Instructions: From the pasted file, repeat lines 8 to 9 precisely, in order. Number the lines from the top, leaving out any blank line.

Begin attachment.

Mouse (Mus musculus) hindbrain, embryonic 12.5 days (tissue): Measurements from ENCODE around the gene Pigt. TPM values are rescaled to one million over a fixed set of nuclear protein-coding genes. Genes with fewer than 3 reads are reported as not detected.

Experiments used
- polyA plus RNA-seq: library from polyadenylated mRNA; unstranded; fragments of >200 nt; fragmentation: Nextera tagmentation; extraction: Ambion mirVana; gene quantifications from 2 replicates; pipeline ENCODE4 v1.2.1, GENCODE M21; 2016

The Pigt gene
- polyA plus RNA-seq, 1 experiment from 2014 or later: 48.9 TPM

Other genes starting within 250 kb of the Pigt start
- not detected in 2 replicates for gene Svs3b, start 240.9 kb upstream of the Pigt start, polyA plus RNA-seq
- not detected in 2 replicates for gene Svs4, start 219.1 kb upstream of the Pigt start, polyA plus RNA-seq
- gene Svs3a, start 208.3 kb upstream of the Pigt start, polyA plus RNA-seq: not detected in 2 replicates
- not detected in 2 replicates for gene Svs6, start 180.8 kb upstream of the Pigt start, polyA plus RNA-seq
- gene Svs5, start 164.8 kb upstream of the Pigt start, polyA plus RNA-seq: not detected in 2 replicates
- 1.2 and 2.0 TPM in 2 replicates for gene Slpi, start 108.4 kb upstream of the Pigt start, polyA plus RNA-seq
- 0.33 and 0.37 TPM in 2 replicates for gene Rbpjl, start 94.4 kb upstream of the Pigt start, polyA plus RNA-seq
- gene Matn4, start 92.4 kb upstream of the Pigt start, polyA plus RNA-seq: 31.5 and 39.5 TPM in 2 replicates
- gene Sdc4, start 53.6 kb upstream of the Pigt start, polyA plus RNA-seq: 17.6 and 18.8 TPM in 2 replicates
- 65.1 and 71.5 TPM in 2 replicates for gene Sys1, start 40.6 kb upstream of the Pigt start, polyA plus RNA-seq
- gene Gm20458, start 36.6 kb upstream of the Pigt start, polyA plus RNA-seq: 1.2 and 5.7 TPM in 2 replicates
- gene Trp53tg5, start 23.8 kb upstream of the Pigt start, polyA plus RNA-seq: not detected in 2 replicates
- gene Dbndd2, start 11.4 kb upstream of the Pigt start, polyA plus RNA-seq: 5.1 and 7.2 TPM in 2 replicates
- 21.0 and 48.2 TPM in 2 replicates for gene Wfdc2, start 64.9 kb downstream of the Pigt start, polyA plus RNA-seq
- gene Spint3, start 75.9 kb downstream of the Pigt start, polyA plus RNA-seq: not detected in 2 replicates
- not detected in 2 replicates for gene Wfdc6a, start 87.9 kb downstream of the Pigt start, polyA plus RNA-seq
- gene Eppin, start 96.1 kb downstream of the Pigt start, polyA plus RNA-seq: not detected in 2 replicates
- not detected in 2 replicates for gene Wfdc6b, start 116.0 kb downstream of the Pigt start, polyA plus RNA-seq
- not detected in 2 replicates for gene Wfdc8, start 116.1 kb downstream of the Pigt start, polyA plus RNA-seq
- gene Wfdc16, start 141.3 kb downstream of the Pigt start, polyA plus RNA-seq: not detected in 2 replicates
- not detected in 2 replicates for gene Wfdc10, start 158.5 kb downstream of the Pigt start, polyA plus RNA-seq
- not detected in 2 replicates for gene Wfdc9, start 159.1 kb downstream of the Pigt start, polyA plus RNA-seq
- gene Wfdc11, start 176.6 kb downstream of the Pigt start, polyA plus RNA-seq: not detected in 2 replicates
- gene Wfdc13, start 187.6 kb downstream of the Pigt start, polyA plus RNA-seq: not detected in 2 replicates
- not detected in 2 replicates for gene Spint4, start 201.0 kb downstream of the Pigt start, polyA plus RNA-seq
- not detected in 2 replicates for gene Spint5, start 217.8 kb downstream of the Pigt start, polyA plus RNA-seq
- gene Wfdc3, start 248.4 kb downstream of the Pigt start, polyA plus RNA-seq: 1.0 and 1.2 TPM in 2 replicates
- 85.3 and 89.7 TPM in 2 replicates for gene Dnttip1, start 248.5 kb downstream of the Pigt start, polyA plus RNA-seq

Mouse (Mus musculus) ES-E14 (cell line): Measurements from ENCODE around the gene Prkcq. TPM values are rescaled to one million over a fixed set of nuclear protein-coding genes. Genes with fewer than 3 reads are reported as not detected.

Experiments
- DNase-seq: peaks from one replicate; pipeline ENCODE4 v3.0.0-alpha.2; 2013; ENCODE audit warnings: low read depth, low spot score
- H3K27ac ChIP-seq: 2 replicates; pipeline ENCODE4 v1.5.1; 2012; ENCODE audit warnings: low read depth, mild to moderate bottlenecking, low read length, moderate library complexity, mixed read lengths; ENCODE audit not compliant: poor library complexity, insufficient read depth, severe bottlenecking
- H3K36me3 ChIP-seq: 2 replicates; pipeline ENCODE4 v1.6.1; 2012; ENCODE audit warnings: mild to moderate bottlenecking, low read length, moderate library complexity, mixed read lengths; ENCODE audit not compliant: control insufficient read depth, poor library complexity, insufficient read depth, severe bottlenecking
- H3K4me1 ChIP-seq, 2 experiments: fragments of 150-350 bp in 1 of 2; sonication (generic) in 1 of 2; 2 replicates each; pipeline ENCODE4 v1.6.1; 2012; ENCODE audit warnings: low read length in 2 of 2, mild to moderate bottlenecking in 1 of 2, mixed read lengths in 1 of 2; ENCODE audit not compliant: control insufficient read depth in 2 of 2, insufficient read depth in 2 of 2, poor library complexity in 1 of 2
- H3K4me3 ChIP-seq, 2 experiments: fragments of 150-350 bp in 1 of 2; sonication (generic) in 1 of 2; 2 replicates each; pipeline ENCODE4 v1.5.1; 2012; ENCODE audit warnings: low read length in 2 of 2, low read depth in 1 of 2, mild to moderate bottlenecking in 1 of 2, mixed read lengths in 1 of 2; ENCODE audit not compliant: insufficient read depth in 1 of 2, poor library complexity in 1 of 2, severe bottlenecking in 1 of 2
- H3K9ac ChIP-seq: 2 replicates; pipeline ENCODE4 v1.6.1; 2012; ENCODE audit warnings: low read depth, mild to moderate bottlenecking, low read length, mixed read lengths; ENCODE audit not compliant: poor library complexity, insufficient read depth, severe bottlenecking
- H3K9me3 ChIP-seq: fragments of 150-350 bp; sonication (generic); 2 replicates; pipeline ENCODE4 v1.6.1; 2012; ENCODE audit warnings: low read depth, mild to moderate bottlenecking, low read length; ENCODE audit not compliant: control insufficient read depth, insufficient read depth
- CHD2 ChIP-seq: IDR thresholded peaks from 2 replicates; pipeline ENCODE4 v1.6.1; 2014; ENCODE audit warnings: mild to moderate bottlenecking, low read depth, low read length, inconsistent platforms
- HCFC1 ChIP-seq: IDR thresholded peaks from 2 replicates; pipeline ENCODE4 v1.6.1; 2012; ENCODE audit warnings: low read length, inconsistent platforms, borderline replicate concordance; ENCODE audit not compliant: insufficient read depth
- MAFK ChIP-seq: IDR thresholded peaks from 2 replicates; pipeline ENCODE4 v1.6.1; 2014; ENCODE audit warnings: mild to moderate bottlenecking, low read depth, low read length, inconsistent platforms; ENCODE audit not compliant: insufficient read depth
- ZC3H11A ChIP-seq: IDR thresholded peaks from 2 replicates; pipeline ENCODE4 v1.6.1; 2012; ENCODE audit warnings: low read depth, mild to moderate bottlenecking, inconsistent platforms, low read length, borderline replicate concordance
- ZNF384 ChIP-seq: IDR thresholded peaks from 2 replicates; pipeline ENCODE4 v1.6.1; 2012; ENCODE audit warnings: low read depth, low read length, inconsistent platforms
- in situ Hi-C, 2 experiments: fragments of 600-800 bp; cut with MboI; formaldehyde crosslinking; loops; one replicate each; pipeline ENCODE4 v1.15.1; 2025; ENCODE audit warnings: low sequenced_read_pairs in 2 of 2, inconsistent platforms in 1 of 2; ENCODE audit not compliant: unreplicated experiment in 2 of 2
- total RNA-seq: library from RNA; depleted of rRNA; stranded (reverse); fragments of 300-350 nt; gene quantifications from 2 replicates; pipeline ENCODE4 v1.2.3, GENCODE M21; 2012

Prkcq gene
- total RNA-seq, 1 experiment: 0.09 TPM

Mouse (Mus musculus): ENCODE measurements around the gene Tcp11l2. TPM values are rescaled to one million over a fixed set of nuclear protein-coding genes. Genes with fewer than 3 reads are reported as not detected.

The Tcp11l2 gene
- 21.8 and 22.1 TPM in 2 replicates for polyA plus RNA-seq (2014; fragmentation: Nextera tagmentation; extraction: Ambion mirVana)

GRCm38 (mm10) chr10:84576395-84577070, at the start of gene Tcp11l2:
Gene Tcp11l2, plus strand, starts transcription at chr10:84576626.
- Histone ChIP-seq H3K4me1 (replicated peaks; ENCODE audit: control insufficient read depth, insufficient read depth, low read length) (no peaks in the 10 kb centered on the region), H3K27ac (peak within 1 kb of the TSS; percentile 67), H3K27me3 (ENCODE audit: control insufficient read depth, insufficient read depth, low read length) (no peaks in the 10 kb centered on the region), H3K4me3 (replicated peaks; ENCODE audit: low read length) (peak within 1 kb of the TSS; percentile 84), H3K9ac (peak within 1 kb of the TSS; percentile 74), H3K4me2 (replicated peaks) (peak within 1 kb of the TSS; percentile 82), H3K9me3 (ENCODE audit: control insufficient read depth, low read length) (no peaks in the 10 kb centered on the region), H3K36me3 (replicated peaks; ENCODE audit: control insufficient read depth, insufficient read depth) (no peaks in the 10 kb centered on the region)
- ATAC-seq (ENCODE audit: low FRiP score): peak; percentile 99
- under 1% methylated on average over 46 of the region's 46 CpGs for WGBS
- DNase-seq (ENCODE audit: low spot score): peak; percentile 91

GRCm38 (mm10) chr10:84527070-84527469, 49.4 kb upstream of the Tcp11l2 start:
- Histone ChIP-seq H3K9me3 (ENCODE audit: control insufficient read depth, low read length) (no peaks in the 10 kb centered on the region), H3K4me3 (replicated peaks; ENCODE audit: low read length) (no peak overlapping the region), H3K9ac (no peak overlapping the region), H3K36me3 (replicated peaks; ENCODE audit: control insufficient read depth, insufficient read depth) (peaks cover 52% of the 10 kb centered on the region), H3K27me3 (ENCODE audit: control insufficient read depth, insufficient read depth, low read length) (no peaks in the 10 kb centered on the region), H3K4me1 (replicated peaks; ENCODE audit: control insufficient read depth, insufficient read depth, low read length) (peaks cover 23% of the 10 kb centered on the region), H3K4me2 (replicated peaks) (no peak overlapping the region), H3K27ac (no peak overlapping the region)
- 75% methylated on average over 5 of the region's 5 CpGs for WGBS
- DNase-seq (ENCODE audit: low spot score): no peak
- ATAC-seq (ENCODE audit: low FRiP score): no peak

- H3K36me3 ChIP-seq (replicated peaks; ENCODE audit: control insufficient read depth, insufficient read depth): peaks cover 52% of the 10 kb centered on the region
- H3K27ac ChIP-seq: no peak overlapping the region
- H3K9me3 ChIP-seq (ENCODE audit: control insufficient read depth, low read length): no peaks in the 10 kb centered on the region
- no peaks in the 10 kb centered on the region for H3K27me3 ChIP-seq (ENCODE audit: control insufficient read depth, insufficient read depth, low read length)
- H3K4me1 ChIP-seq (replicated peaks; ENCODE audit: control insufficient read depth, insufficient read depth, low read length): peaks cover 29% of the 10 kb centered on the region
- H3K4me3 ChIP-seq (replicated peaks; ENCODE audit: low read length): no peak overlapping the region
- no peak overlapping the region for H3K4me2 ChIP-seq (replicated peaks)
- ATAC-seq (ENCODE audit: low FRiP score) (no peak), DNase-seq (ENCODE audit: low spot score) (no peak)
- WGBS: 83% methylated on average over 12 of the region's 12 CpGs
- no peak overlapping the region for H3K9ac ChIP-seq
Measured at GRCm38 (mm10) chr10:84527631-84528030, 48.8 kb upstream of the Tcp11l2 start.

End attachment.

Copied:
- not detected in 2 replicates for gene Svs4, start 219.1 kb upstream of the Pigt start, polyA plus RNA-seq
- gene Svs3a, start 208.3 kb upstream of the Pigt start, polyA plus RNA-seq: not detected in 2 replicates